The survey also heard from doctors that their training had not prepared the for communicating with patients or having a good bedside manner.

Both patients and physicians were critical of the government's response to rising violence - namely increasing levels of security guards at hospitals. They said this just inflamed the situation, creating a siege them-and-us mentality and did little to address sudden violent assaults on staff.

The researchers - including several China-based doctors - are openly scathing about the policy response from Xi Jnping and his administration.

"The moral crisis that our study revealed in Chinese healthcare demands a legal and regulatory response as well as a moral one. The Chinese phrase “zhibiao bu zhiben” means treating the symptoms and not the disease. Cracking down on violence and enhancing security measures are unlikely to fundamentally alter patient–physician mistrust and may inadvertently undermine trust."

They put forward three policy suggestions to tackle the climate of mistrust that is driving the violence in healthcare. Firstly they say hospital 'commissions' and incentives to staff for overservicing must be abolished and financial conflicts of interest must be addressed.

Second, doctors and hospital staff need better training in communication, ethics, professionalism and dispute resolution. Finally, there needs to be an atmosphere of trust in which the public are willing to negotiate and seek non-violent solutions, while doctors must be willing to apologise to patient families and accept reasonable consequences for medical error. st.

Similar findings were made in a separate study of junior doctors in three Nanjing hospitals recently. The study found that junior doctors felt extremely frustrated at having studied for up to a decade but having only a lowly job title and poor pay. The doctors said they worked extremely long hours and had high pressure in their work, but also faced poor prospect for promotion or increasing their income. The other main finding was that most junior doctors had experience of abuse and violence from the public, and this was a major contributor to poor quality of life.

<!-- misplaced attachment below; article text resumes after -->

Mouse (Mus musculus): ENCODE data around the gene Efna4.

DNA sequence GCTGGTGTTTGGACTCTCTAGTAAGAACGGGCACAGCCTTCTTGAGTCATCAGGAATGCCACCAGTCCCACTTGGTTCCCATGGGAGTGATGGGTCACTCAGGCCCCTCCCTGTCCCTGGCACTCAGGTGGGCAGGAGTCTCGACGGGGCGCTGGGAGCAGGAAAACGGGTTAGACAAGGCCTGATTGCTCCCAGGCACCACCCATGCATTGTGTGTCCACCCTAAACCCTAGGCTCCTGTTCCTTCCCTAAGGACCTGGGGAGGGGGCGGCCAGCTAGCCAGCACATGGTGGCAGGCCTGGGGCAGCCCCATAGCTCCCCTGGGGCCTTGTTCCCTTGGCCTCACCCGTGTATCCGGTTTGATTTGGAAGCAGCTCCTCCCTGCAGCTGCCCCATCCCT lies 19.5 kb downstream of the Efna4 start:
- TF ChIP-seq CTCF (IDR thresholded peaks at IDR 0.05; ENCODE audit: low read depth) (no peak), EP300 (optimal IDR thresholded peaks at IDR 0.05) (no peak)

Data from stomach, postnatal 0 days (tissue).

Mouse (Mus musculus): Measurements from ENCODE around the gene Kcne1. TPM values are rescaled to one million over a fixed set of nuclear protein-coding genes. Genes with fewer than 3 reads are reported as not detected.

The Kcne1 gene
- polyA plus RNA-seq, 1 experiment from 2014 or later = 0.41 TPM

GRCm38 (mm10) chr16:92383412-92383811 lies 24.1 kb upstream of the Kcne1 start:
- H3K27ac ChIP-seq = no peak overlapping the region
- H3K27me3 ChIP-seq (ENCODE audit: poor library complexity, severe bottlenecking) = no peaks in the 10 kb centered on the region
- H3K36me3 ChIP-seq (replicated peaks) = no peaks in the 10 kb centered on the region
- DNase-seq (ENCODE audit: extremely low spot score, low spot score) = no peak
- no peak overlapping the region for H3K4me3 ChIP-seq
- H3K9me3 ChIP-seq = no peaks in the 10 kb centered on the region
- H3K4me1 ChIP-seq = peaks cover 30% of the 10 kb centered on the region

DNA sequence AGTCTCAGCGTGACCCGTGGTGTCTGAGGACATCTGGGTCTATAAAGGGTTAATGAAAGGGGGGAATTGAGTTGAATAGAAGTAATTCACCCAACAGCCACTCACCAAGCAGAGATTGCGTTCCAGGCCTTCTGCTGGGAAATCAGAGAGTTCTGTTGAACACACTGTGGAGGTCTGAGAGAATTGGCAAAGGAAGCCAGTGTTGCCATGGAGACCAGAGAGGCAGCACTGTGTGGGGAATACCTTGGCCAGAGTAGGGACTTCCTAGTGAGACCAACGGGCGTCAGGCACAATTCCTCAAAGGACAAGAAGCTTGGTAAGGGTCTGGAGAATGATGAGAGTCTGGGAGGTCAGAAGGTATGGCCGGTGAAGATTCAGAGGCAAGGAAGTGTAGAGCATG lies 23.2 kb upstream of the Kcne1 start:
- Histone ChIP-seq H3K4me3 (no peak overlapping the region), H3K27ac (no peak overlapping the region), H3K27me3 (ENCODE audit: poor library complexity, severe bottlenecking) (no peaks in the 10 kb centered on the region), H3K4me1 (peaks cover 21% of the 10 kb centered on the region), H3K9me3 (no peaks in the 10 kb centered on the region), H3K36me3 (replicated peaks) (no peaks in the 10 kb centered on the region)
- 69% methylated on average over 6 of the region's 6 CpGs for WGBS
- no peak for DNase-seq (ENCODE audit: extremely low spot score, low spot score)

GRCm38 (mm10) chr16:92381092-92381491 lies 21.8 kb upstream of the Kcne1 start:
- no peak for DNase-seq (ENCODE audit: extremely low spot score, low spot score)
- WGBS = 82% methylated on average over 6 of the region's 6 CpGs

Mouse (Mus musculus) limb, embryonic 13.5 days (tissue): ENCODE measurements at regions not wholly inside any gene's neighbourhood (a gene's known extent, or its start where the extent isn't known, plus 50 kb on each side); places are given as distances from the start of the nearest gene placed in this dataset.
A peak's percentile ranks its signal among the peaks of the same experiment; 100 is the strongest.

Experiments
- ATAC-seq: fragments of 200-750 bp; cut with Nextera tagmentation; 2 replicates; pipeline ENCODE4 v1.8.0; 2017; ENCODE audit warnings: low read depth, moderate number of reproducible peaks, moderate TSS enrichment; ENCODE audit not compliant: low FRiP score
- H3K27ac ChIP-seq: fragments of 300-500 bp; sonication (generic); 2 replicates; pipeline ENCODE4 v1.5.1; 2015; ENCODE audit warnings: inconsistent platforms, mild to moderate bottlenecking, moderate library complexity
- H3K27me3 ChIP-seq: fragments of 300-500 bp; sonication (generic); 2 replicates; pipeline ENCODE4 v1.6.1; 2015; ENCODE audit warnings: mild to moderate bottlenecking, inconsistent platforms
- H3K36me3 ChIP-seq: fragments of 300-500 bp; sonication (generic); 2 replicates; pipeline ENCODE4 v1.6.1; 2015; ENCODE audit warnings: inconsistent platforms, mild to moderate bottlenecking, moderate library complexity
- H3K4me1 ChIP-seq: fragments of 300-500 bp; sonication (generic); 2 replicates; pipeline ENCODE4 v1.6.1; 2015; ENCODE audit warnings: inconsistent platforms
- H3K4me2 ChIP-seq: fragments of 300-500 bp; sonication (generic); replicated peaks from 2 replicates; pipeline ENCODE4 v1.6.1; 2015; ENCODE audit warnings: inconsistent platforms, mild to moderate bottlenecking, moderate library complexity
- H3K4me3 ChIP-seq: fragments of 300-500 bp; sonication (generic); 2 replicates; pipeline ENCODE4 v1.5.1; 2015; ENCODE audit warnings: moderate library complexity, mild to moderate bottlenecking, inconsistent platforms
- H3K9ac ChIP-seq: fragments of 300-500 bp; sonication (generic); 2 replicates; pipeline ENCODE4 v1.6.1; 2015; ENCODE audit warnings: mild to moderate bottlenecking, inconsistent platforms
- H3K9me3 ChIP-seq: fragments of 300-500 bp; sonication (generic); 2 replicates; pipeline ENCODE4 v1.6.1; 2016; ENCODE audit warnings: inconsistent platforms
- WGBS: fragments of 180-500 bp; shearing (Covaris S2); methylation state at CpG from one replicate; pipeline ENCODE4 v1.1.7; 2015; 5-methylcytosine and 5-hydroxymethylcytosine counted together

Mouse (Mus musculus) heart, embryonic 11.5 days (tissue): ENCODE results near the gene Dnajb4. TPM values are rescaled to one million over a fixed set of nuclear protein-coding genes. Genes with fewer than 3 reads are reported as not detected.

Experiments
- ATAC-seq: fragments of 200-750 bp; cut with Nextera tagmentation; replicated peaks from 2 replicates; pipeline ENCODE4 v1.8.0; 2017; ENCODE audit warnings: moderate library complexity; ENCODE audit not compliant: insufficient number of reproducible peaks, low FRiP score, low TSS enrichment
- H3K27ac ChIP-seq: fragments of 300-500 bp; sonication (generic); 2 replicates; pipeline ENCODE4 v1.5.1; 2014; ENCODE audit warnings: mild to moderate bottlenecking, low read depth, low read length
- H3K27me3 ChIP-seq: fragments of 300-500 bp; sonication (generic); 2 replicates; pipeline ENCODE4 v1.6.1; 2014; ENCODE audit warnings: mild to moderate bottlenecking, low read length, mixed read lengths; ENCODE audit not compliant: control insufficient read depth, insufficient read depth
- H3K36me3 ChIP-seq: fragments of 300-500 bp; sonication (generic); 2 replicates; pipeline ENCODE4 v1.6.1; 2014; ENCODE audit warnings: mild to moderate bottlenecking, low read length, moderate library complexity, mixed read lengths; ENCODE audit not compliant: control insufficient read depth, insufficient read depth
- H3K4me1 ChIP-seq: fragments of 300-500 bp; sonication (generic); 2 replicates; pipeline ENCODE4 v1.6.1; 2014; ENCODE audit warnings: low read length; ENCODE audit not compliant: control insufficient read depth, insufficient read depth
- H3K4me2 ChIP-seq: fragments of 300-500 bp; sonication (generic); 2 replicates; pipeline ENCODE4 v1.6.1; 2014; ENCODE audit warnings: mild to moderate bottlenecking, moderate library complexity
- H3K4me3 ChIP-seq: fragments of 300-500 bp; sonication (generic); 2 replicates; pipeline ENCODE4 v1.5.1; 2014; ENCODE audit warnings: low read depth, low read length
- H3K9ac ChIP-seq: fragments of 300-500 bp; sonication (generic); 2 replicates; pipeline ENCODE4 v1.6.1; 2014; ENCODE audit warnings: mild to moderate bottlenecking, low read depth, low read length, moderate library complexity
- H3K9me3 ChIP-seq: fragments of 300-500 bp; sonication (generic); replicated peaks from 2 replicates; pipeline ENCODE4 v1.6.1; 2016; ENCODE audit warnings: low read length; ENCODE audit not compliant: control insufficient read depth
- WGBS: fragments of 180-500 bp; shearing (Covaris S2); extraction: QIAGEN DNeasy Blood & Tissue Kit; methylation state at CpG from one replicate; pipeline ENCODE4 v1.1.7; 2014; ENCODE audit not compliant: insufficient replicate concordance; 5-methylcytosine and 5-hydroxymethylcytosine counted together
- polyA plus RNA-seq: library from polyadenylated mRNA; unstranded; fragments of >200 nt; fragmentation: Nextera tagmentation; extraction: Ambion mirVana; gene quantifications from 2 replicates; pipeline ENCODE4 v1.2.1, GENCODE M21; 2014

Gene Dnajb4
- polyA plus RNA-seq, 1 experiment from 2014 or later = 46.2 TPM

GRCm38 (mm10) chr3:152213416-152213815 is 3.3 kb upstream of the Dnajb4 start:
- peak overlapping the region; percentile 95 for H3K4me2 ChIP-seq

"Although Chinese doctors feel relatively unsafe, the phenomenon does not raise sufficient concern from hospital managers . These violent events negatively affect medical workers; for instance, these workers may develop guilt and self-doubt, and such outcomes can reduce the quality of services," the study authors note.

Sunday, 11 October 2015

Hospitals heed Xi Jinping's call to make use of "social capital", then rip off investors


by MICHAEL WOODHEAD
One of the cornerstones of Xi Jinping's healthcare reforms is the urging of public hospitals to take advantage of "social capital" (ie private investors) for future expansion and development.

Unfortunately, in China's murky and non-transparent climate of investment, things are quickly going wrong in predictable ways. A hospital in Jiangsu now owes its mom and pop investor almost a billion yuan, according to reports in the People's Daily. The Workers Hospital of Suqian asked locals and employees to put their capital into the hospital's investment fund and promised regular interest and dividend payments.

In 2012, a man called Chen heeded the call to invest in the Suqian hospital to help fund the building of a new hospital and to further develop and expand medical services. The hospital guaranteed a fixed income and this was backed by the local government. Mr Chen put in his 2 million yuan retirement savings and was initially  pleased with the interest payments he received on a regular monthly basis. In fact, Mr Chen was so impressed he persuaded his family and friends to invest their money in the hospital as well. In addition, local TV advertising that was aired to promote the fund resulted in more than 2000 small time investors putting close to 900 million yuan into the Worker's Hospital Investment Fund. However, things started to go wrong in April this year when the hospital defaulted on its interest payments. Investors who asked why they hadn't received their usual payments were fobbed off with non-commital replies.

However, as public complaints and protests increased, the local police and authorities have opened a financial investigation into the missing monies. So far they have found that there is not enough money to pay the interest and also not enough to repay the principal sums that were invested and which most investors are now demanding be repaid.

Several of the hospital financial managers have been detained for further investigation and the local authorities say they are now tracking a number of unauthorised financial investments. It looks very much like the Suqian people have had their social capital blown on the roller coaster Chinese stock market that crashed so spectacularly this year.

Putian cartel?

Meanwhile, China's private hospital market has started to take off in a big way with more than 8000 hospitals and clinics in the loose "Putian Network" forming an procurement alliance. The Putian hospitals network is a loose association of healthcare establishments set up from the 1980s onwards by entrepreneurial families from the Fujian town of the same name. Although suffering from a poor reputation for marketing of dodgy services such as fertility clinics and cosmetic centres, many of the Putian hospitals are trying to transition into more respectable establishments. Several of the hospitals have formed groupings and sought investors through IPOs. Now the Putian group hospitals say they are seeking to consolidate and form buyer's groups to give themselves greater purchasing clout. However, Putian hospital are still suffering from a credibility after being banned from Baidu for their dodgy advertising claims.